© Provided by Associated Newspapers LimitedHelp! A woman asked Redditors for legal advice after her fiancé's dad handed over a prenuptial agreement with some concerning clauses
A bride-to-be is unsure of how to proceed after her fiancé asked her to sign a prenuptial agreement - that requires her to lose all of her baby weight within a year of childbirth.
The woman, a 29-year-old from New York City, posted on Reddit earlier this month to seek legal advice over 'some weird clauses' that her 36-year-old fiancé put in their prenup.
She said that in addition to stating she would get nothing in a divorce if she is unfaithful, the contract offers a monetary reward for every child she has while also demanding that she quickly shed any weight she gains during pregnancy.
Coincidentally, the woman posted her story on the site on Valentine's Day.
'My fiancé is a neurosurgeon and has been wonderfully successful in his field, so when he asked me for a prenup I wasn't too surprised and I am all for them actually,' she began.
'So I did the standard procedure and sat down with my fiance's father, whom [sic] is a lawyer, and he helped break it all down for me.
'My fiance put a few odd clauses in our prenup, such as an infidelity clause so if I cheat on him, I walk away with basically nothing.
While it certainly makes sense that such a clause might make her uncomfortable, it's not entirely unusual - though the next ones are.
"My fiancé mentioned that for every child I have for him, I get a chunk of money"
'Along with that, he put in a clause that stated that I have to lose any weight I gain after child birth, at least 30lbs of it in the first year following childbirth,' she went on.
Later, she comments with further details on this: They'd measure her pre-pregnancy weight, her peak pregnancy weight, and then do an 'annual weigh-in' to see if she has complied.
She'll have to either lose all the baby weight by the one-year mark or, if she gained more than 30 lbs., she will have to lose at least 30 lbs. after a year and the rest by the following year unless she gets pregnant again.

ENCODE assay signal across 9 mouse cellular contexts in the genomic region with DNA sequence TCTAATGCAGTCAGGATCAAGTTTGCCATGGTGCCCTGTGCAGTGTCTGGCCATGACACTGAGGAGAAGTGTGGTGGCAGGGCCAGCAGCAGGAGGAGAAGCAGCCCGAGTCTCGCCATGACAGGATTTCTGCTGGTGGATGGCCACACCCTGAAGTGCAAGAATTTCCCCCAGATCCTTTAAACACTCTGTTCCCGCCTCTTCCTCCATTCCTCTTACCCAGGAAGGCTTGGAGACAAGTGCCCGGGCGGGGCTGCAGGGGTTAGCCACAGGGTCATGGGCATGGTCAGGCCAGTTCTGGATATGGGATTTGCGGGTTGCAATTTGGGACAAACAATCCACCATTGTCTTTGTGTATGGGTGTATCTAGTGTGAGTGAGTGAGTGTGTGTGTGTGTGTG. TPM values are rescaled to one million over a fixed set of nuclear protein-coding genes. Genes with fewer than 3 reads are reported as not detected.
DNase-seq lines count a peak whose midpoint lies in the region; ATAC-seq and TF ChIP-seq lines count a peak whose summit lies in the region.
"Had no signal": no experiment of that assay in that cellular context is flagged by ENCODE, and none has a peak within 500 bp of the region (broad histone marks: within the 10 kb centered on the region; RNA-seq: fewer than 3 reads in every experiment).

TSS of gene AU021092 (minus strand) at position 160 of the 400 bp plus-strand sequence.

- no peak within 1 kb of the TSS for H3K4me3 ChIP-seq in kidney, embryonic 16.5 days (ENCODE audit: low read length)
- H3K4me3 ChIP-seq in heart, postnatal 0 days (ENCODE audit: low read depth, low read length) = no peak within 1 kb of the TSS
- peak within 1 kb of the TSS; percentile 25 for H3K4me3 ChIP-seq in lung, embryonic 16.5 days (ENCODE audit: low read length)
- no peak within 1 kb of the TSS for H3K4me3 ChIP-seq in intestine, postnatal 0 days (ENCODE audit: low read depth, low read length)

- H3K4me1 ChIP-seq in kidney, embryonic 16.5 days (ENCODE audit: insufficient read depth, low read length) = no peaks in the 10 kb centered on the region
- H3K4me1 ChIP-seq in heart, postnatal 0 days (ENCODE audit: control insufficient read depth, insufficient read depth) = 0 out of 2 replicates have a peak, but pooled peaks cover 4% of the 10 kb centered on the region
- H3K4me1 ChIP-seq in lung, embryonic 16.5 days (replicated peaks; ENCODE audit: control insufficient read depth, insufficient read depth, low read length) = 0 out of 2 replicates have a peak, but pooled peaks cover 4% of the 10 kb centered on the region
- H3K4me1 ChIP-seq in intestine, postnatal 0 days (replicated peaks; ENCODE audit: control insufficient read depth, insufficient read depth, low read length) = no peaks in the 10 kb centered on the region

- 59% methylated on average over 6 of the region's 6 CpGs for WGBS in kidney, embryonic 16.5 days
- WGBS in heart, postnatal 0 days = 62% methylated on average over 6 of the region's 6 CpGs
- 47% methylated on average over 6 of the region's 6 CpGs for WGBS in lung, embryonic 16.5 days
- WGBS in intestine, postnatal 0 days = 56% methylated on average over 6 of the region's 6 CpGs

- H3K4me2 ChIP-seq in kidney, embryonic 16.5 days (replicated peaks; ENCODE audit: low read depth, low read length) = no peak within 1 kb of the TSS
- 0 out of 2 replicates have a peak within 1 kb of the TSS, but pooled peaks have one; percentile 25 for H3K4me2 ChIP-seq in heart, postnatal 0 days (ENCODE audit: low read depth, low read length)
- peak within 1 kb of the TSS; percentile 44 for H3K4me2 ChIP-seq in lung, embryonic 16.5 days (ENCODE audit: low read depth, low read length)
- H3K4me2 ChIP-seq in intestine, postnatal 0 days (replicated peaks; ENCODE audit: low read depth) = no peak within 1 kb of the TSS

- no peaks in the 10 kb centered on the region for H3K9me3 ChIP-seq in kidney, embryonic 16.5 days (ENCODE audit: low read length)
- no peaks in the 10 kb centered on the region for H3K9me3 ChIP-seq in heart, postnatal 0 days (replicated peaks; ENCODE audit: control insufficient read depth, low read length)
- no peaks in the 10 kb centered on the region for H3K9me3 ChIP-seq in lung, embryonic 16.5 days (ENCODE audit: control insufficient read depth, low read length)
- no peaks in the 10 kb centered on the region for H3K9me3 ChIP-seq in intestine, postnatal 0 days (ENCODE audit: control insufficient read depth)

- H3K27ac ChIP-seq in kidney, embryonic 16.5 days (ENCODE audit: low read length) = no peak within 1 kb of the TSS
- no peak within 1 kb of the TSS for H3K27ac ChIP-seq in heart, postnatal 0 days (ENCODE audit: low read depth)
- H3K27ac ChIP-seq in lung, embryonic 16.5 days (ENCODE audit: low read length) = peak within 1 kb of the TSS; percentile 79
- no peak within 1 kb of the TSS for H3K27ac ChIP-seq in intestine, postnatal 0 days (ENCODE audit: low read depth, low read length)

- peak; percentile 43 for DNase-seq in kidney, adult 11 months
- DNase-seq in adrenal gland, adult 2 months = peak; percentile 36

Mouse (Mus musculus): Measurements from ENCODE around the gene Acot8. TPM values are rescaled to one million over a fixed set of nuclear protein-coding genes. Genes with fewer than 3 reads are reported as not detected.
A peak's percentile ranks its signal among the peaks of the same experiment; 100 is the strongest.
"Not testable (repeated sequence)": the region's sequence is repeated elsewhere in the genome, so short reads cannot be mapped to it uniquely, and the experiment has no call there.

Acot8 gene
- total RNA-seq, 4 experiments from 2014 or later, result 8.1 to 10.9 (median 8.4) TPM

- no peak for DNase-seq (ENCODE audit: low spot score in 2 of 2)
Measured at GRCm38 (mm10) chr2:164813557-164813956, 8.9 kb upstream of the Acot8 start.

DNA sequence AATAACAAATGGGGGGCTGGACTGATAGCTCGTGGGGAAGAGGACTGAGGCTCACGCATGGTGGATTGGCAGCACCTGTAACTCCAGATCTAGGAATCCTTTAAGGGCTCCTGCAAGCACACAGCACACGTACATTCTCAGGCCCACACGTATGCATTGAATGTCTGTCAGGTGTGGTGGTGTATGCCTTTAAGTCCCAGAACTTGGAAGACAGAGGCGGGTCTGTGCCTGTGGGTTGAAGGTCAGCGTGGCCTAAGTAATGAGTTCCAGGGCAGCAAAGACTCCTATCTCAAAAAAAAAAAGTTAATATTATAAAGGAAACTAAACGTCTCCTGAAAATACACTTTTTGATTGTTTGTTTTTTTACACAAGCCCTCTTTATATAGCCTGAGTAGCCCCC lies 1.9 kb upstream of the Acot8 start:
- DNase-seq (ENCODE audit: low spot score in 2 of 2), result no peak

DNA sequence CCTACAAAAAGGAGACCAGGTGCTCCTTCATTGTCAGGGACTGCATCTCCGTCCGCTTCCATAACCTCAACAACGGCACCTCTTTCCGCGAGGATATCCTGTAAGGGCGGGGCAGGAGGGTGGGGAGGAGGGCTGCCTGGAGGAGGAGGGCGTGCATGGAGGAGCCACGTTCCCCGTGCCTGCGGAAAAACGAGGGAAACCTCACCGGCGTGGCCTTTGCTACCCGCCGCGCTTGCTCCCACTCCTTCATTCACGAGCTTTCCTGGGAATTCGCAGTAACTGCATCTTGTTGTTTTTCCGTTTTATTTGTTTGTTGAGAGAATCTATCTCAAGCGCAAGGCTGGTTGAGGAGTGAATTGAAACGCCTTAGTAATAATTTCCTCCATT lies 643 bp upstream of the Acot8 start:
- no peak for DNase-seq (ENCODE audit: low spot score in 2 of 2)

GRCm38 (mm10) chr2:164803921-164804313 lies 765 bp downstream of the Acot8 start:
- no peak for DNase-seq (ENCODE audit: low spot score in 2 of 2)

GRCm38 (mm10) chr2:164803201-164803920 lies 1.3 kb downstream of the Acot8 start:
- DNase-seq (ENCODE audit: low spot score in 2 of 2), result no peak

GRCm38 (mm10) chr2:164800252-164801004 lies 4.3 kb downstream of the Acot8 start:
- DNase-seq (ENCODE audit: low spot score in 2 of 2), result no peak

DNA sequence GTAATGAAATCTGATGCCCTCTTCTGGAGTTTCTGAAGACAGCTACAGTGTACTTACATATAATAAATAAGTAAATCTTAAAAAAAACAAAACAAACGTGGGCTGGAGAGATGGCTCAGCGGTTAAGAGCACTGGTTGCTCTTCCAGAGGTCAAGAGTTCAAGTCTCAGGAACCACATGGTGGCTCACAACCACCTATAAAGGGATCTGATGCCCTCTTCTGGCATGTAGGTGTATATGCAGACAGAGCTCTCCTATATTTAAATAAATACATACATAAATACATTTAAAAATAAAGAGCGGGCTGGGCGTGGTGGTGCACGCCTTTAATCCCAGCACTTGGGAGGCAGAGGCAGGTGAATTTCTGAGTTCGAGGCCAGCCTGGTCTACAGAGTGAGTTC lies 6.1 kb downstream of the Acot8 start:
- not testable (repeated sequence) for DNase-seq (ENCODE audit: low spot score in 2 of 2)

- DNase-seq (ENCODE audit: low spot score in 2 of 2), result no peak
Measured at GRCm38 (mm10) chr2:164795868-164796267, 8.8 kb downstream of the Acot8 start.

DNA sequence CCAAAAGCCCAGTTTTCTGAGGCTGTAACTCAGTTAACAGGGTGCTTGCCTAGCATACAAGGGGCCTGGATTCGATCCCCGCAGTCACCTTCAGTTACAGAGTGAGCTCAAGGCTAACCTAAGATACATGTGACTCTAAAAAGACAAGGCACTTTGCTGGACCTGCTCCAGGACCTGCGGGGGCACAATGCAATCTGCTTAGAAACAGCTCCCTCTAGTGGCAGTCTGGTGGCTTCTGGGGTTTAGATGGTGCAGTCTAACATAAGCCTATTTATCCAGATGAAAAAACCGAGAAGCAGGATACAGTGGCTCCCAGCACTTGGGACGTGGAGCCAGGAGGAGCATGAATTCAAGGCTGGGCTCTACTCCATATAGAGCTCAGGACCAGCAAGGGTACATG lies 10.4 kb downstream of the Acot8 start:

She went on: 'The oddest of them all to me is the compensation for children clause. I am not sure if I interpreted this correctly so anyone may correct me, but in the prenup my fiancé mentioned that for every child I have for him, I get a chunk of money, which to me doesn't sound legal but maybe it is?
'My main question is are all these clauses enforceable in court? What makes any of them invalid? I haven't signed yet and would like to get insight from someone other than my future father-in-law as I feel he may mislead me if his son were to benefit from it.' © Provided by Associated Newspapers LimitedRules: It demands that she lose all of her baby weight after giving birth, or at least 30 lbs. of it in the first year following childbirth
Nearly everyone commenting on the post advised her to consult her own lawyer.
'Definitely consult your own lawyer. Remember marriage is a partnership and you have assets to protect as well as he does,' wrote one. 'You should not sign his pre-nup, you should both sign a pre-nup that protects you both.'
'Definitely talk to a lawyer in your area before signing. Don't just rely on the internet. It will be money well spent,' wrote another.
Yet another was confused about whether all of the clauses were about just her behavior and suggested she had her own about his behaviour.
So for example, assuming you are OK with his stipulations, have counter stipulations - what if he cheats? What about his weight? (Men gain weight to!)
'And about those kids he wants you to have - what if one of you is infertile and you use medical interventions (surrogate, egg donor, sperm donor, etc) or adopt - are there protections or clauses for that situation? Are there other concerns you have?'
Several said that the infidelity clause and even the child compensation clause weren't too unusual, but 'that weight-loss clause sure sets off alarm bells.'
'I've seen a few compensation for children clauses, so I'd guess that is either common or at minimum; not crazy,' wrote one lawyer. 'The losing weight thing is insane. What is the penalty if weight is not lost... walk away with nothing?
'So if you ever wanted to get into powerlifting (and the muscle mass that brings), you can't with this guy,' he joked.
'Out of curiosity, is there a similar fidelity clause for him? What are the consequences if he has an affair?' asked another.
The bride-to-be has yet to update with further details.